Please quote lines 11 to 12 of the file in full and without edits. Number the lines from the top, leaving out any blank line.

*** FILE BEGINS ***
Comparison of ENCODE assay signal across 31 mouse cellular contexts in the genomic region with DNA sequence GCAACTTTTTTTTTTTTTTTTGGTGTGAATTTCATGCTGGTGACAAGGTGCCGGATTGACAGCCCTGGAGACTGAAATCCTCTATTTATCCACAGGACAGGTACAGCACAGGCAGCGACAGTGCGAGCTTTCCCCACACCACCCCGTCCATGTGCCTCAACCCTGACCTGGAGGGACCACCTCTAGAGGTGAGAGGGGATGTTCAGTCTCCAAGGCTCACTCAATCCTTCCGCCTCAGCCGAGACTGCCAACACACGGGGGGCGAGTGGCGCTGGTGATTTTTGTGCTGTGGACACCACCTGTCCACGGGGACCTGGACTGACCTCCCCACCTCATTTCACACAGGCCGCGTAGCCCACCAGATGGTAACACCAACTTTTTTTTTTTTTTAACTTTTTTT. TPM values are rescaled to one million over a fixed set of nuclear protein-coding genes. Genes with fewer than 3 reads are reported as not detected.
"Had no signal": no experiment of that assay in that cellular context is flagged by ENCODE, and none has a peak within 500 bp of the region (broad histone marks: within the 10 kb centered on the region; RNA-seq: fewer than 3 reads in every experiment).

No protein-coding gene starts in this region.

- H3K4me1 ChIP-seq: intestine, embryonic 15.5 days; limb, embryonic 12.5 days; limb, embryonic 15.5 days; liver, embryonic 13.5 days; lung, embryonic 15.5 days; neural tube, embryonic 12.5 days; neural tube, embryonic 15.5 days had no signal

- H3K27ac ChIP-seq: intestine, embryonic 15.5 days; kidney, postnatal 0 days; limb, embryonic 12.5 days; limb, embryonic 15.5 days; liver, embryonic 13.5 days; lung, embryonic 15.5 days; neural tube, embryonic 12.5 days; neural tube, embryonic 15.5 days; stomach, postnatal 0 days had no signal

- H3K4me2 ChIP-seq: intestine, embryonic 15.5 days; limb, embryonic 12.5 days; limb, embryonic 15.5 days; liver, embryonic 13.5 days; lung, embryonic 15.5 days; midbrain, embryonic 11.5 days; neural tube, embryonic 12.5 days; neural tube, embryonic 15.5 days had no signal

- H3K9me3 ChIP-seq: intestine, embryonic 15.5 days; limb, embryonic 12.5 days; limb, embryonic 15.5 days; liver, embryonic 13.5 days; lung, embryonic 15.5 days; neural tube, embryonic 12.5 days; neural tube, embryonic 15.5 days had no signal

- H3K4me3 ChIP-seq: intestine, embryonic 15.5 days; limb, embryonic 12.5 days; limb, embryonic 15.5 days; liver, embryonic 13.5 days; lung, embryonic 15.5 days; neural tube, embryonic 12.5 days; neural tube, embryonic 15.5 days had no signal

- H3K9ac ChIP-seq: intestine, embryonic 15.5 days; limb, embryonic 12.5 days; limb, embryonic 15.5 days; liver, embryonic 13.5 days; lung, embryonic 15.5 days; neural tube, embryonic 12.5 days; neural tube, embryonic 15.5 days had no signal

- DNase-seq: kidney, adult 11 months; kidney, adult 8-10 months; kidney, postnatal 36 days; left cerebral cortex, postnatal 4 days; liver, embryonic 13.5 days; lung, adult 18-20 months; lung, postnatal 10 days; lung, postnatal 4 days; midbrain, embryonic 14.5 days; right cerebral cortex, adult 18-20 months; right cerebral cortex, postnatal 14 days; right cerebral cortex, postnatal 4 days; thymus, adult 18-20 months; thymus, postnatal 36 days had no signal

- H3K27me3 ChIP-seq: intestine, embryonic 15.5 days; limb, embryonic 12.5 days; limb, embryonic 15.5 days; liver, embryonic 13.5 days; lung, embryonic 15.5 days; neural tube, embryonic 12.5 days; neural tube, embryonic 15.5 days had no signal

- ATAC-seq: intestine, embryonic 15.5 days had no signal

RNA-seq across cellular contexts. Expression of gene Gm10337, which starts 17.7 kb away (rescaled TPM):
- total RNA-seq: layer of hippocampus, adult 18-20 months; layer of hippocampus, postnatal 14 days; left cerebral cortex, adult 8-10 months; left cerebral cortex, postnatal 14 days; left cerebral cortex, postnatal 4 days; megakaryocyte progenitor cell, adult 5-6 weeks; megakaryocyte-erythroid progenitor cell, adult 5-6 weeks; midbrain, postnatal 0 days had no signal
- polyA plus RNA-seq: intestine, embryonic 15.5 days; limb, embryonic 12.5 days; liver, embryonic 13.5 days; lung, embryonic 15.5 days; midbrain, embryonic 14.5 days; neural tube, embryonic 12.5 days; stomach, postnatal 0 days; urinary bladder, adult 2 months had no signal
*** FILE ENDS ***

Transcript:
- H3K27me3 ChIP-seq: intestine, embryonic 15.5 days; limb, embryonic 12.5 days; limb, embryonic 15.5 days; liver, embryonic 13.5 days; lung, embryonic 15.5 days; neural tube, embryonic 12.5 days; neural tube, embryonic 15.5 days had no signal

- ATAC-seq: intestine, embryonic 15.5 days had no signal